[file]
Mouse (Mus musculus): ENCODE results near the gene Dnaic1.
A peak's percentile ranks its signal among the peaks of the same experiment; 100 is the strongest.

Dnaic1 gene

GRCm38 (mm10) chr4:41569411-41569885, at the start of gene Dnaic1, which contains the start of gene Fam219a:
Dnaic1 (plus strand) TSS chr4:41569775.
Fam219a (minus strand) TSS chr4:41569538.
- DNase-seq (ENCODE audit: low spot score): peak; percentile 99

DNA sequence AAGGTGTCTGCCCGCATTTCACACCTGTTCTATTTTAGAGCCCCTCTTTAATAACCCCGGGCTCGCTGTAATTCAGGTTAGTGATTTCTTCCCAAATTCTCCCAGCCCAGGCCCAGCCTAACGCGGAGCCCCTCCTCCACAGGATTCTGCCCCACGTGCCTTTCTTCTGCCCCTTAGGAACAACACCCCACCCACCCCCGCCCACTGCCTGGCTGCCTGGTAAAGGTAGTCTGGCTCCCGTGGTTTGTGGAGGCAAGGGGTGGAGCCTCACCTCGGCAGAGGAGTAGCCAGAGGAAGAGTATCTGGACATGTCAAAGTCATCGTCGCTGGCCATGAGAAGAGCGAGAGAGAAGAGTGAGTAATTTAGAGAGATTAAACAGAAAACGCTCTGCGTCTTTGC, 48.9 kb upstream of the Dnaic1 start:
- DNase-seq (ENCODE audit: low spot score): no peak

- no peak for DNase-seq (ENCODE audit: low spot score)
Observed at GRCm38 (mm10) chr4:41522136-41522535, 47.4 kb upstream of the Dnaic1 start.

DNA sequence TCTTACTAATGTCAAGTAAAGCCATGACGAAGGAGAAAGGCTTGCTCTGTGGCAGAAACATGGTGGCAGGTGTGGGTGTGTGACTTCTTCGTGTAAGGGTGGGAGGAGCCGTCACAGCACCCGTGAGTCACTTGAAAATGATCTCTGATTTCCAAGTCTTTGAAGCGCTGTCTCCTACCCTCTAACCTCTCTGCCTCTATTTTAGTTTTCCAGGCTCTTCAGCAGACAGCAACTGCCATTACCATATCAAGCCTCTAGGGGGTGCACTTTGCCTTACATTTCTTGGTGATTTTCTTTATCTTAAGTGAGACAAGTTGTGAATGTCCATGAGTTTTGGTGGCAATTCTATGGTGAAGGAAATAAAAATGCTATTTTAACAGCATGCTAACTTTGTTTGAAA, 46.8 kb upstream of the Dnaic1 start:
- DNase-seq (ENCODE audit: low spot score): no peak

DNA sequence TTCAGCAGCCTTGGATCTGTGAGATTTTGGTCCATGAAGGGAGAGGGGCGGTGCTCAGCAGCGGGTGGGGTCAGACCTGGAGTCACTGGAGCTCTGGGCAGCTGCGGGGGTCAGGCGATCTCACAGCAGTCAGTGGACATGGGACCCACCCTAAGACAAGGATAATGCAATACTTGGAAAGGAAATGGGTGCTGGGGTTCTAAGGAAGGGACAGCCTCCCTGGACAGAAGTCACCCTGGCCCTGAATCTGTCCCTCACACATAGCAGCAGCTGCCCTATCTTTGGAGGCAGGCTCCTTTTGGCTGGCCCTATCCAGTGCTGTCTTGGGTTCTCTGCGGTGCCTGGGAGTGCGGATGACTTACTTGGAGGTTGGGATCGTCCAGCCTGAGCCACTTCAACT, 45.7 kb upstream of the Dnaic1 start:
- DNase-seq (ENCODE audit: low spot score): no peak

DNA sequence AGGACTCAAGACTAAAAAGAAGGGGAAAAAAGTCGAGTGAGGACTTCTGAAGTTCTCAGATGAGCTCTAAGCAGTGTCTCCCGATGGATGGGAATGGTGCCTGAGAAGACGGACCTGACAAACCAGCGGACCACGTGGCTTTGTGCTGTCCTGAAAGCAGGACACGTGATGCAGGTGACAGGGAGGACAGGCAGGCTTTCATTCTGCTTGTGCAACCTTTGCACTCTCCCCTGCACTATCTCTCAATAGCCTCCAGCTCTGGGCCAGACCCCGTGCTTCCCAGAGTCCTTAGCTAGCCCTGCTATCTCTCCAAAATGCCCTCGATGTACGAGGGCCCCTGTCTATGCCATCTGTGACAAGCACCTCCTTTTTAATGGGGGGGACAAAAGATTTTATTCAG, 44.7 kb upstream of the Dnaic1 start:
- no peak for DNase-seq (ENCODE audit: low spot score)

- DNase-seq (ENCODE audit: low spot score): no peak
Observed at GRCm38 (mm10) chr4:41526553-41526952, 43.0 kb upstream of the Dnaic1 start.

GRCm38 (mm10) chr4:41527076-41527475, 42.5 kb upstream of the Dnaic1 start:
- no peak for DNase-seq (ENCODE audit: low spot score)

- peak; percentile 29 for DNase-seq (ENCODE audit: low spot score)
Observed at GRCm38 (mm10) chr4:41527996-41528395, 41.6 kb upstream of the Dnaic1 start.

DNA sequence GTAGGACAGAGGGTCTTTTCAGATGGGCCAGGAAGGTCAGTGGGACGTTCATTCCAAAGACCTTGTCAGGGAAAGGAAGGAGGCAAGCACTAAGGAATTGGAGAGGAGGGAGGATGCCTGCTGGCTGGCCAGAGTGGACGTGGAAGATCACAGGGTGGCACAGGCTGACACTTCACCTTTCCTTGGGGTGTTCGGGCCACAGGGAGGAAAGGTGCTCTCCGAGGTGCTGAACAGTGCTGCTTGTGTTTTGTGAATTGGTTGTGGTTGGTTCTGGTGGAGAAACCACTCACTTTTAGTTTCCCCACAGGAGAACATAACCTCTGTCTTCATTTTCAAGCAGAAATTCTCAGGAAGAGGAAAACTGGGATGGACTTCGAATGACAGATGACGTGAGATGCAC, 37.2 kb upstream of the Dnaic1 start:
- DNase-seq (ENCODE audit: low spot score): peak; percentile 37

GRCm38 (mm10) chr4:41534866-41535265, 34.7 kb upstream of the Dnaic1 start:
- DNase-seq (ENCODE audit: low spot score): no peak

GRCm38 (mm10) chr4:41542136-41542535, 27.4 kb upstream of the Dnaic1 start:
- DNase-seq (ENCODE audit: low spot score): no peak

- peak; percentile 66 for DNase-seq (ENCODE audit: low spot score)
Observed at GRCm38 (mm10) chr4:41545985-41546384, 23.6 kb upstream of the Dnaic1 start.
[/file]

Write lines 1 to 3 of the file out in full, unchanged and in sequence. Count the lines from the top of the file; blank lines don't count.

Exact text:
Mouse (Mus musculus): ENCODE results near the gene Dnaic1.
A peak's percentile ranks its signal among the peaks of the same experiment; 100 is the strongest.

Dnaic1 gene